In an attempt to recapture the gaming experience of Gemini Rue, I hunted through its developer’s catalogue. The Blackwell series caught my eye, and I took advantage of a sale to snag the bundle (because who buys anything at full price?!).
TL;DR for the series? It’s not as amazing as most of the other puzzle games I’ve played, but it was definitely worth some #SiblingTime.
The premise: Rosangela Blackwell’s life turns upside-down when she discovers she’s a medium and inherits a spirit guide from her aunt. Her guide – the saucy ghost Joey – teaches her of her mission in life: helping spirits come to terms with their death and “move on”.
Not my usual genre at all…but half of “paranormal detective” is detective, right? Continue reading →
Robert Ludlum is most famous for The Bourne Identity, a spy thriller that inspired several sequels and movie adaptations. But in The Janson Directive, he has recaptured the magical combination of pulse-pounding thriller mixed with deeper psychological themes.
If you’ve got the stomach to get through it, of course. Sometimes the cost of peace is high. Continue reading →
I’m a huge fan of mysteries. “Top Ten Tuesday” is a list-making meme currently hosted by That Artsy Reader Girl, and the theme for this week is a FREEBIE. Since I’ve noticed a troubling lack of mystery-related lists for Top Ten Tuesday, I offer up my list of the top ten…specifically, the mysteries which most took me by surprise or had the most satisfying twists!
Mystery author Harriet Vane is on a walking tour along the coast of England when she discovers a body with its throat cut. Along with her suitor and friend, noble sleuth Lord Peter Wimsey, she sets out tracking down suspects, busting alibis, and cracking conspiracies.
The twist is truly original, beautifully foreshadowed, and is surprising yet inevitable – and thus very satisfying.
All in all, an excellent mystery story, with a smattering of romance mixed in.
2– Gemini Rue (2011)
The hook for this sci-fi puzzle game is a former assassin hunting for his long-lost brother. But there’s way more in this story about organized crime, friendship, and whether we can really trust our memories.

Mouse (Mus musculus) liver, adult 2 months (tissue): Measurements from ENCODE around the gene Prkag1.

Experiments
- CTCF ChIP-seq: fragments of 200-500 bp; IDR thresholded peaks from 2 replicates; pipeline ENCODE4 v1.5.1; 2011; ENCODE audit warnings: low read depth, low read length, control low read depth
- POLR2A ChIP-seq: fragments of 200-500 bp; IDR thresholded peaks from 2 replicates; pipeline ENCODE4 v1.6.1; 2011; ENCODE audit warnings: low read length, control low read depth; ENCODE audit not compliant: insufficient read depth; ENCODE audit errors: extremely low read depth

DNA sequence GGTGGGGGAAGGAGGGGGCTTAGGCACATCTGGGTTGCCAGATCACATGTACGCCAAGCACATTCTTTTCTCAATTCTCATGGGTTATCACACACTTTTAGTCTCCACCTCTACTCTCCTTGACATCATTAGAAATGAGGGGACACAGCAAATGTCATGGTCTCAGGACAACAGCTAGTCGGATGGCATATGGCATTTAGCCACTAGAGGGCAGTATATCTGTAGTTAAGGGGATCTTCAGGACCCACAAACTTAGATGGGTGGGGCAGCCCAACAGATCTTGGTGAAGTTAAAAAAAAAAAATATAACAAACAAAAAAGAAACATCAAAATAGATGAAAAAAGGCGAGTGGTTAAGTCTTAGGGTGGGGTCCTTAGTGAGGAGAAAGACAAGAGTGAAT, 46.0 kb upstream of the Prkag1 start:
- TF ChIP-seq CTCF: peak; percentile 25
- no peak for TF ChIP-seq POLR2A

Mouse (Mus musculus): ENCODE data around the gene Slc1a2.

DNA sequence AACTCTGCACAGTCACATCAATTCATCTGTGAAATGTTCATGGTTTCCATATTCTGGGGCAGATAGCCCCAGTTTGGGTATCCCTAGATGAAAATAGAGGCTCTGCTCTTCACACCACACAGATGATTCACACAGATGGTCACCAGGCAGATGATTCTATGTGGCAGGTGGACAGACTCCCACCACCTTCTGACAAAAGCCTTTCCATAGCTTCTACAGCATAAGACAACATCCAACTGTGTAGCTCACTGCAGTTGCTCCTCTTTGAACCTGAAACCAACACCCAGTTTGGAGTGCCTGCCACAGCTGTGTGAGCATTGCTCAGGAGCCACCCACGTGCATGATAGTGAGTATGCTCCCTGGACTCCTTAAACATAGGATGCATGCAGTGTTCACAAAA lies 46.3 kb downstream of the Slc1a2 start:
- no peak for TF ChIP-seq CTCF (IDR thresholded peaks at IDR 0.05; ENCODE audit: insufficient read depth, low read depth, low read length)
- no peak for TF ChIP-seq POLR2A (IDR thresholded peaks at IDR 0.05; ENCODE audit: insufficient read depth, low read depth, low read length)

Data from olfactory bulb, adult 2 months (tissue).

Can Kate prove she didn’t bomb her college campus? Can FBI agent Patrick trust God to reveal the truth as he tries to clear Kate?
For this indie Christian book, I’m going to front-load all my complaints, and then focus on what I liked.
That way, it’s like struggling to remove the sticky wax-paper wrapper on a chocolate toffee, then getting to eat the toffee! (I’m sure lots of people compare my reviews to chocolate toffee…) Continue reading →
In the first few chapters, Malcolm Bannister plays his sympathy cards by explaining his situation as a guest of the federal government. In year five of ten for being unknowingly involved in a big-time racketeer’s money laundering, Malcolm has lost his wife and son to divorce and has a rocky relationship with his hard-nosed, lawful dad.
By the end of the book, I thought he deserved everything the FBI could stick on him, and finished reading partly to find out whether he was thrown in an oubliette.
Bond. James Bond. The whole world’s heard of him, and many of them have seen him (disguised as Sean Connery, Roger Moore, Daniel Craig, or any of nine other actors). How many have read him, I wonder? How many, after reading my review, will bother? Continue reading →
A man washes up in the Mediterranean Sea, riddled with bullets and more dead than alive. Several months of care on a tiny fishing island restore him to health, but not to himself – he can’t remember who he is.
Once he steps off the island, a world of danger and secrets rears up, threatening to swallow him unless his “gut-instincts” from who he was can keep him alive long enough to figure it out.
Full of shoot-outs, bodies, and secrets peeling back like onion skins, this book is an action-packed read – for the discerning. Continue reading →
Alistair MacLean is known for action-packed, fast-moving, high-stakes mysteries. Goodbye California is no different.
Terrorists have attacked a nuclear power station, stolen truck-loads of nuclear fuel, and kidnapped several nuclear physicist professors and some female secretaries. What is their plan? What do they want?
The husband of one of the kidnapped women is a detective sergeant – a “cop” who can be a terror to those both inside and outside the law. He and his son (CHP) lay down their badges to pursue their own lines of inquiry…all of them racing against the clock once the villain threatens to detonate a nuclear device to create a tidal wave across Los Angeles. Continue reading →
Over the past year or so, I’ve been downloading and reading free ebooks from a number of sources – partly because I have a weakness for free, partly because I want to find greats reads for you that you don’t have to shell out a penny for!
But sometimes “you get what you pay for”. Sometimes a book is free because we wouldn’t slog through it for any other reason.
Is that the rule? Are the reading-gems the exception? I’ve dug back through my review archives to figure out which books are worth reading (and worth paying for, even if I didn’t have to).
Note: All deals are listed as of this writing. Authors naturally have the prerogative to change how they charge for their works. By that same token, some books that I loved but couldn’t list because they didn’t qualify might become free again later 😉! Continue reading →